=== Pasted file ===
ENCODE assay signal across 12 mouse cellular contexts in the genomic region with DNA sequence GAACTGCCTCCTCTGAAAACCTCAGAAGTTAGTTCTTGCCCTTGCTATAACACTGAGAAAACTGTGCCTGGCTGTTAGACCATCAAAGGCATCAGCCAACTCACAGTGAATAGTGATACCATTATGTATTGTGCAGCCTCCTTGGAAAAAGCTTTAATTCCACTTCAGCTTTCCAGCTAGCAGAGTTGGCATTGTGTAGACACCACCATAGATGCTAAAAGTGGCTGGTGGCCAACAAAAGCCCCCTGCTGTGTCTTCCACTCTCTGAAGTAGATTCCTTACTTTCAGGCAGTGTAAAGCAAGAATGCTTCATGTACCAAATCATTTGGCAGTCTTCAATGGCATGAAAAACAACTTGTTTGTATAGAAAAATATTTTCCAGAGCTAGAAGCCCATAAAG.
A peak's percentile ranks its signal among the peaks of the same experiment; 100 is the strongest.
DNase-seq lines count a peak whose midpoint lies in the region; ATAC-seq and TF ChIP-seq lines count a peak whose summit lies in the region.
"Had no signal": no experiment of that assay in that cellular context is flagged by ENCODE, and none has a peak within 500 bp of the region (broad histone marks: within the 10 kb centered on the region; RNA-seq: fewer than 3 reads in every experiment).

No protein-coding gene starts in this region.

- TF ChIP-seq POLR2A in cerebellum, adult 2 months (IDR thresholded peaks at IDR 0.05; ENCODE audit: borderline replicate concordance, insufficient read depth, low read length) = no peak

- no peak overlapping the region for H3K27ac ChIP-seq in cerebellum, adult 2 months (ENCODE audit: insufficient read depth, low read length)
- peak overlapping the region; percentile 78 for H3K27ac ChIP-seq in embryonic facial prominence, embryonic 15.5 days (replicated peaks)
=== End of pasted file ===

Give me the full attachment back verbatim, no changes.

ENCODE assay signal across 12 mouse cellular contexts in the genomic region with DNA sequence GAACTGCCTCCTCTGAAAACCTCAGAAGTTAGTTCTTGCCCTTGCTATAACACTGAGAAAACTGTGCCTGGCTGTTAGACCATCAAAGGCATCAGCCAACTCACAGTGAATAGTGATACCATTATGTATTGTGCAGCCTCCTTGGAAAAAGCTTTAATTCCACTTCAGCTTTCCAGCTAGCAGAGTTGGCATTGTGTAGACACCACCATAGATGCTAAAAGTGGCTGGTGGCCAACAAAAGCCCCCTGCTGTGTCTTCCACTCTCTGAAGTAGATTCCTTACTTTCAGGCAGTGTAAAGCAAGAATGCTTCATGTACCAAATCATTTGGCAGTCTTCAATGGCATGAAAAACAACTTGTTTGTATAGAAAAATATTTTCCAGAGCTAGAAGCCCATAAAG.
A peak's percentile ranks its signal among the peaks of the same experiment; 100 is the strongest.
DNase-seq lines count a peak whose midpoint lies in the region; ATAC-seq and TF ChIP-seq lines count a peak whose summit lies in the region.
"Had no signal": no experiment of that assay in that cellular context is flagged by ENCODE, and none has a peak within 500 bp of the region (broad histone marks: within the 10 kb centered on the region; RNA-seq: fewer than 3 reads in every experiment).

No protein-coding gene starts in this region.

- TF ChIP-seq POLR2A in cerebellum, adult 2 months (IDR thresholded peaks at IDR 0.05; ENCODE audit: borderline replicate concordance, insufficient read depth, low read length) = no peak

- no peak overlapping the region for H3K27ac ChIP-seq in cerebellum, adult 2 months (ENCODE audit: insufficient read depth, low read length)
- peak overlapping the region; percentile 78 for H3K27ac ChIP-seq in embryonic facial prominence, embryonic 15.5 days (replicated peaks)